The country's 10,000 "e-residents" are redefining what it means to immigrate.
A social engineering expert exposes how easy it's for anyone to take over pre-paid cellphone numbers in the UK.
Planned Parenthood locations may have been closed around the country, but at least you can test yourself for chlamydia and gonorrhea in your own bathroom.
Why the agency is sending a souped-up version of Curiosity to Mars.
Bitcoin is a political system, and Satoshi is an absentee head of state.
The first installment of Accidental Internet, a new series where Gideon Jacobs and Eric Oglander crawl the web looking for strange and beautiful pieces of text and images.
Neuroscience PhD student Mendel Kaelen researches the relationship between psychedelics and music. He explains how he picks the songs.
Is this the beginning of the road head renaissance?
Notes on Blindness is a beautiful example of using sound to tell a story in virtual reality.
The TRAPPIST-1 system is home to a trio of a tantalizing worlds close to the habitable zone.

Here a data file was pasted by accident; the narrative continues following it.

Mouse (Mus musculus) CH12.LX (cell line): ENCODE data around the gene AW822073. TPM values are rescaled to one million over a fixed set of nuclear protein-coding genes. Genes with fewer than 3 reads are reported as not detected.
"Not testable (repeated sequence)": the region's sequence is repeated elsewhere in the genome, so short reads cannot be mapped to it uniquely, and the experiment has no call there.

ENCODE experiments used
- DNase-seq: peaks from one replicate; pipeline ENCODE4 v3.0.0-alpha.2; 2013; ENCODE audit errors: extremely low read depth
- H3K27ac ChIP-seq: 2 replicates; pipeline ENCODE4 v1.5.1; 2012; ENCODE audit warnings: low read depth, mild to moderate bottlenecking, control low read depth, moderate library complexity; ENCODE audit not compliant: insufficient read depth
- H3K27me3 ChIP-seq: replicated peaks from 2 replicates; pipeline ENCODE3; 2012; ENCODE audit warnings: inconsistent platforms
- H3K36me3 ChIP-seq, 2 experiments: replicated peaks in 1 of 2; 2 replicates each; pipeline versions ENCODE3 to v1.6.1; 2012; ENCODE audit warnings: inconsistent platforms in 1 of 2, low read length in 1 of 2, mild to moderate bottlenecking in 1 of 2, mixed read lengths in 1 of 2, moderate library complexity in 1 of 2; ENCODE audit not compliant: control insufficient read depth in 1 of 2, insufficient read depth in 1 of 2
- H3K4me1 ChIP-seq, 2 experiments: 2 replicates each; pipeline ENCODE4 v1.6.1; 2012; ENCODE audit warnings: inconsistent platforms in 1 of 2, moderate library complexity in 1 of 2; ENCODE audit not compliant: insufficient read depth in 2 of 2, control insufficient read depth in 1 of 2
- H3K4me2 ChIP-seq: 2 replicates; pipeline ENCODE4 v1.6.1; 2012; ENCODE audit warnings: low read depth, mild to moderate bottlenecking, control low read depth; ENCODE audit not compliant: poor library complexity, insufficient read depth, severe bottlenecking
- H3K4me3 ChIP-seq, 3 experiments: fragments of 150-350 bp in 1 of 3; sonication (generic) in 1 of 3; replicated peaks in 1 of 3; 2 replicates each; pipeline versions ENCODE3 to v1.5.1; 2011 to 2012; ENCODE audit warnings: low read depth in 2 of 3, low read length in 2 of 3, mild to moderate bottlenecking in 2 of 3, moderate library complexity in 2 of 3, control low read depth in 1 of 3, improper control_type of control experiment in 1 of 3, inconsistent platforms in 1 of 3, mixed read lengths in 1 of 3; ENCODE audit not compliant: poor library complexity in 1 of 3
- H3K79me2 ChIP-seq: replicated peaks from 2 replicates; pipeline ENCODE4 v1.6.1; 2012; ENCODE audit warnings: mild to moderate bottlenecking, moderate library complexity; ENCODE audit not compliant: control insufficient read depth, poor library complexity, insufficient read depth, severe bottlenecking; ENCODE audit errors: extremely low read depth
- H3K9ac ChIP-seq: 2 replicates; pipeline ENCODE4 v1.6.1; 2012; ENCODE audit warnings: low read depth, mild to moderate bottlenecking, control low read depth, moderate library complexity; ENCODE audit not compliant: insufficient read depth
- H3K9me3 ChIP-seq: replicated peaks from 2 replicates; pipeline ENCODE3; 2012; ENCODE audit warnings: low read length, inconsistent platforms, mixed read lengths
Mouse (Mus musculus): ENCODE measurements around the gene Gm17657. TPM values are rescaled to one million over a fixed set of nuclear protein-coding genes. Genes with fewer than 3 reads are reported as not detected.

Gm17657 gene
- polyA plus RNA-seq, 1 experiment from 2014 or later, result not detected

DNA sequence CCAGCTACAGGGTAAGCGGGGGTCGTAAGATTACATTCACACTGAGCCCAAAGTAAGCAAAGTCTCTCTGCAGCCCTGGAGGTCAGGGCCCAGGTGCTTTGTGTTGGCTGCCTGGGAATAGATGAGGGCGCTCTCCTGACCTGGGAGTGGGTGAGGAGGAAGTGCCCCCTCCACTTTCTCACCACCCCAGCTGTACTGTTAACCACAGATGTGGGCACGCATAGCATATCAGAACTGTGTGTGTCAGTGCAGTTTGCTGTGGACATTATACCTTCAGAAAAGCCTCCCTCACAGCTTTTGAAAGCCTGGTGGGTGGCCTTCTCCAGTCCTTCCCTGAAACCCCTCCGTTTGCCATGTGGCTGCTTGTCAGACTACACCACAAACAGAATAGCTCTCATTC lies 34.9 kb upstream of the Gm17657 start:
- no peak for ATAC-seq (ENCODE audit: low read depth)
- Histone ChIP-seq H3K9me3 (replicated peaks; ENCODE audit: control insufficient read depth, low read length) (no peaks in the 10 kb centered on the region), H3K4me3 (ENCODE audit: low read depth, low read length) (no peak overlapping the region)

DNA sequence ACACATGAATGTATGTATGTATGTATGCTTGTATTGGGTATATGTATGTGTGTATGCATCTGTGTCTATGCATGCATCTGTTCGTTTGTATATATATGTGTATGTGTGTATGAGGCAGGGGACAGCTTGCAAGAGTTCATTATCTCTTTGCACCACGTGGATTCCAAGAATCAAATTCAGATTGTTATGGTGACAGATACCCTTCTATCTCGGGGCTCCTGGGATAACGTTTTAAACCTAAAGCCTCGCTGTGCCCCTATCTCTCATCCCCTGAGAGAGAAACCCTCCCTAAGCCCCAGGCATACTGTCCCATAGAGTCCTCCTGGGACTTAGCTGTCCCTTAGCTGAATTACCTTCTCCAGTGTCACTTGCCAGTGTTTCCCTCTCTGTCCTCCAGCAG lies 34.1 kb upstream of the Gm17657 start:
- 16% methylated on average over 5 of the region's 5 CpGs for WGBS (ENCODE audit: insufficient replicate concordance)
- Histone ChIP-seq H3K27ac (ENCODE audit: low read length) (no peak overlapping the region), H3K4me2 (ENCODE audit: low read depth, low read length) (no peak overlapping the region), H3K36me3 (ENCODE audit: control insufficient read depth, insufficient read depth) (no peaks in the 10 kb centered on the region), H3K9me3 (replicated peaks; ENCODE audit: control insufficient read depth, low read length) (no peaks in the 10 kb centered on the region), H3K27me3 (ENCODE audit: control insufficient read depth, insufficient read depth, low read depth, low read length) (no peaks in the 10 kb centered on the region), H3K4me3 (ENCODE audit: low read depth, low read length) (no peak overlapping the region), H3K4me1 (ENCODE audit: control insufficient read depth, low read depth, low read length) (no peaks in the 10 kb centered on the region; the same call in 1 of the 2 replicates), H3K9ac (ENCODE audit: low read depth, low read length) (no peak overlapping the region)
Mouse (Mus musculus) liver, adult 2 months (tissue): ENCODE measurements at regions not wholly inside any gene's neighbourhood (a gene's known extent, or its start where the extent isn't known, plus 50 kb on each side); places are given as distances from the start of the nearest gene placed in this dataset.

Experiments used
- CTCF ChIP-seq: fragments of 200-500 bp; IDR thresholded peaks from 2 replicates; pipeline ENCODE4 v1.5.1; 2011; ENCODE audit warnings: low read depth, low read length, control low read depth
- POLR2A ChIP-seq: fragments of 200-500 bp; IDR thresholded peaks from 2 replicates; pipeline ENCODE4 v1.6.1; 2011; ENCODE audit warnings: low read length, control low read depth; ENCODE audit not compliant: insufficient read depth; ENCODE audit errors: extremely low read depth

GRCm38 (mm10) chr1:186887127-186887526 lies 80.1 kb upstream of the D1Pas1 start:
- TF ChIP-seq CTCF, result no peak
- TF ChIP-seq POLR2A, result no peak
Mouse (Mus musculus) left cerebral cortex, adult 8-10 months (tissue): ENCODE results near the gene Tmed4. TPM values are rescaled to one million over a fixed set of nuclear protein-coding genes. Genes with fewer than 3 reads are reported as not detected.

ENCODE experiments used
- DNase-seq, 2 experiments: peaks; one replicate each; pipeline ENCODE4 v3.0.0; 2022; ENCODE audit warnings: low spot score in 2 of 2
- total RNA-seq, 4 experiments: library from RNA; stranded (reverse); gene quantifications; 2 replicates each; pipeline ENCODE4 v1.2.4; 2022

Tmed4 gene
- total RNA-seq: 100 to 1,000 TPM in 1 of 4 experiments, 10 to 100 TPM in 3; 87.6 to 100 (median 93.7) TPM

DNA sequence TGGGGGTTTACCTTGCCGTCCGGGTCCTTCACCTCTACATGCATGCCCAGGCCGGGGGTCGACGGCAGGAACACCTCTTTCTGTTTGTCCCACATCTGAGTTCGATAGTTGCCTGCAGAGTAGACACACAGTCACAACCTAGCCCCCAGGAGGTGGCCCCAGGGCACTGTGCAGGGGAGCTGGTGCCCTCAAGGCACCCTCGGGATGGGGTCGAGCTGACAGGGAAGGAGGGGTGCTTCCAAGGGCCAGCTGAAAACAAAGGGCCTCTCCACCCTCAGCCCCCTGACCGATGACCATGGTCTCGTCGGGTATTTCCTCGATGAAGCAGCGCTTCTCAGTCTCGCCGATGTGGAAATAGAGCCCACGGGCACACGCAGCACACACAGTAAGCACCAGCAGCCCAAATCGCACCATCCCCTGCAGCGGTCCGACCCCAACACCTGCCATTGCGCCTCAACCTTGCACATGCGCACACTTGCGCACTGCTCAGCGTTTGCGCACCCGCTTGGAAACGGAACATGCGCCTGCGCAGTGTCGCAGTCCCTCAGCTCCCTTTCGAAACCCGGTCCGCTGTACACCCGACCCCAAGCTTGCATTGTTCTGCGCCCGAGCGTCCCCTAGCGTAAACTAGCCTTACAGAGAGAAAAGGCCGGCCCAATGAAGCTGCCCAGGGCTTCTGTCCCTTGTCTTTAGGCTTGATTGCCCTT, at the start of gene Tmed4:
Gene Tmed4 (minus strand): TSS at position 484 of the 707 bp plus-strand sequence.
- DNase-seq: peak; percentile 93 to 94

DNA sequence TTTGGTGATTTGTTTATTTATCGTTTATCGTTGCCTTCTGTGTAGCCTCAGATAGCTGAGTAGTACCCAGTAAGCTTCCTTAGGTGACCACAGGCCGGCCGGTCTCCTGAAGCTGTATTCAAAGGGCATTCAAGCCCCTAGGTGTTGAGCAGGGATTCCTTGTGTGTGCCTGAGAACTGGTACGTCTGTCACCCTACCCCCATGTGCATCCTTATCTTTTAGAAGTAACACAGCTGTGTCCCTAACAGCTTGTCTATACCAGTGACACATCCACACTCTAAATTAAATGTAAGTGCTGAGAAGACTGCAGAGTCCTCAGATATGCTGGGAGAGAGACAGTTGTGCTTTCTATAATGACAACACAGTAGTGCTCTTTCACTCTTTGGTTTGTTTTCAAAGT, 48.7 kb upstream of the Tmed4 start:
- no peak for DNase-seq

You can also choose to set your alarm for "Rock Time" if you'd like to be rattled out of bed at the same time as The Rock each morning.
What does it mean to look like yourself on the internet anymore?
Some clever idiots are extorting businesses by pretending to be famous hackers.
A new study suggests that mushrooms and LSD might reduce domestic violence.
Computers are getting better at mimicking the brain.
Lawsuits and fights over fair pay threaten to derail tournaments.
Male gamers are creating avatars of significant others past and present, playing as them or with them, as a meditation on the nature of their relationships.
Maybe our big ol' brains aren't so special after all.
Life as a cord cutter can be pretty great today, but potentially high costs and the threat of data caps may cause people to think twice about ditching cable.
The app's new "Tinder Social" feature will allow you to date in groups, but it will also tell all your Facebook friends you're swiping.
Then Motherboard tells us how eSports is bringing back mechanical computer keyboards and VICE Magazine explains how a rare breed of cattle survived for 2,000 eating only foraged greens.
The obvious reason going green doesn't work is the sheer impossibility of getting the developed world to stop... well, developing.
Many animals and plants still contain so much radioactivity they are unsafe for human consumption.
World leaders have finally signed a historic climate agreement. Now all we have to do is fundamentally reshape the global economy.